A semiconductor used on British motorcycles for many years as a voltage regulator. When the voltage across the Zener diode reached a certain point, the element would begin to conduct current, routing it to ground, thus preventing the battery from overcharging.
A diode that, above a certain reverse voltage (the zener value), has a sudden rise in current. The voltage across the diode remains essentially constant for any further increase in reverse current, up to the allowable dissipation rating.
A semiconductor diode with high doping levels on each side of the junction. If the junction is reverse-biased, breakdown occurs at a well-defined potential, giving a sharp increase in current. The effect is called Zener breakdown; it occurs because electrons are excited directly from the valence band into the conduction band. Zener diodes are used as voltage regulators. See also diode. [DC99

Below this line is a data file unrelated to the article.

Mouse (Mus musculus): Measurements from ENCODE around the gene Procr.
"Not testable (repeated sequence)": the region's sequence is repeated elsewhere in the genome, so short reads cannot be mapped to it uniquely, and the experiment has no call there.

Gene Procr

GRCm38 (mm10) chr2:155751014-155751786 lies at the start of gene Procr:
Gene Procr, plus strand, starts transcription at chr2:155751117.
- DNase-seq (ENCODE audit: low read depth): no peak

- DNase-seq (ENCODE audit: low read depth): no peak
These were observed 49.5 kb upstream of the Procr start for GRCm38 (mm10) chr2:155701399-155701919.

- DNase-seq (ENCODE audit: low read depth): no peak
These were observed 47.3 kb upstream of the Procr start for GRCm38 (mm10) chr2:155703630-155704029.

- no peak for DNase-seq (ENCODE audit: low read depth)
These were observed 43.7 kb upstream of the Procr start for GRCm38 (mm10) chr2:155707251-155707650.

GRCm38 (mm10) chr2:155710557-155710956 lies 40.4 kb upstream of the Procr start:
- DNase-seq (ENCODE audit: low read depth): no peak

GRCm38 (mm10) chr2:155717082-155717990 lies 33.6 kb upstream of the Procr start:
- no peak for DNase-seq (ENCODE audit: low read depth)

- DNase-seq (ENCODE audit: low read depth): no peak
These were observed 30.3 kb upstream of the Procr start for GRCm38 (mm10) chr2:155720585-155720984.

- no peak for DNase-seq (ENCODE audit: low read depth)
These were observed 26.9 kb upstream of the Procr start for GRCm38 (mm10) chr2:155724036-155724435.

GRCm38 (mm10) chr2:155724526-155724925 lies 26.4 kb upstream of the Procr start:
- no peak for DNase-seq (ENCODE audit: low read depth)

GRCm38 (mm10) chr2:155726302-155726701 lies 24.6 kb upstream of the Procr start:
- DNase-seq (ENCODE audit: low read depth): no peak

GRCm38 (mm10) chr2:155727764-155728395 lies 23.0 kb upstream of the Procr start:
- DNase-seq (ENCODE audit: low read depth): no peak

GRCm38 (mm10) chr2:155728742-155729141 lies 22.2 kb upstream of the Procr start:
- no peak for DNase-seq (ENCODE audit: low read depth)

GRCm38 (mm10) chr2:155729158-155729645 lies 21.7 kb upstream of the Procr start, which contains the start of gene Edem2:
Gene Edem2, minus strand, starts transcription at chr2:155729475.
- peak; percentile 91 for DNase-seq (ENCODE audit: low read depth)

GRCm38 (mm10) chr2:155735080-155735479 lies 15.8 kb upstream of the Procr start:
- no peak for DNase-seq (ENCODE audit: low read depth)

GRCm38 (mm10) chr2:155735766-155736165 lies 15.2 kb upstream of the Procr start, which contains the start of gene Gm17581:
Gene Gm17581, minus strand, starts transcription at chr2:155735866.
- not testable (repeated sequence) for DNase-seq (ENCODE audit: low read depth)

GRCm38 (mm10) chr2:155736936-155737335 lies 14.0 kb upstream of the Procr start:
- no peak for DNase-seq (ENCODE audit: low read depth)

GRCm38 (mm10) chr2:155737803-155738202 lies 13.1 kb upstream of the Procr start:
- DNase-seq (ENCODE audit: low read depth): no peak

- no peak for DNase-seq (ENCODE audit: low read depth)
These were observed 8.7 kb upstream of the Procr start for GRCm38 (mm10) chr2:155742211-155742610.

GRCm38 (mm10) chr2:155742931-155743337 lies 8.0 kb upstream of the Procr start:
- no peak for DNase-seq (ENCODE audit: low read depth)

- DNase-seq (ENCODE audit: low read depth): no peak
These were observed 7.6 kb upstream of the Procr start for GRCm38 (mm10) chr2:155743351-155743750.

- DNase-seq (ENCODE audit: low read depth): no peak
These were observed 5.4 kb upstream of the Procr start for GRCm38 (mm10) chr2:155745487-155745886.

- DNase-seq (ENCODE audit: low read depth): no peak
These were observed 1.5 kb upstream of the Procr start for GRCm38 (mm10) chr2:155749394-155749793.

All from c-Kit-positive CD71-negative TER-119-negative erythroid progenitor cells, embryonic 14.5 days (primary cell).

A Zener diode is a type of diode that permits current to flow in the forward direction like a normal diode, but also in the reverse direction if the voltage is larger (not equal to, but larger) than the rated breakdown voltage known as "Zener knee voltage" or "Zener voltage".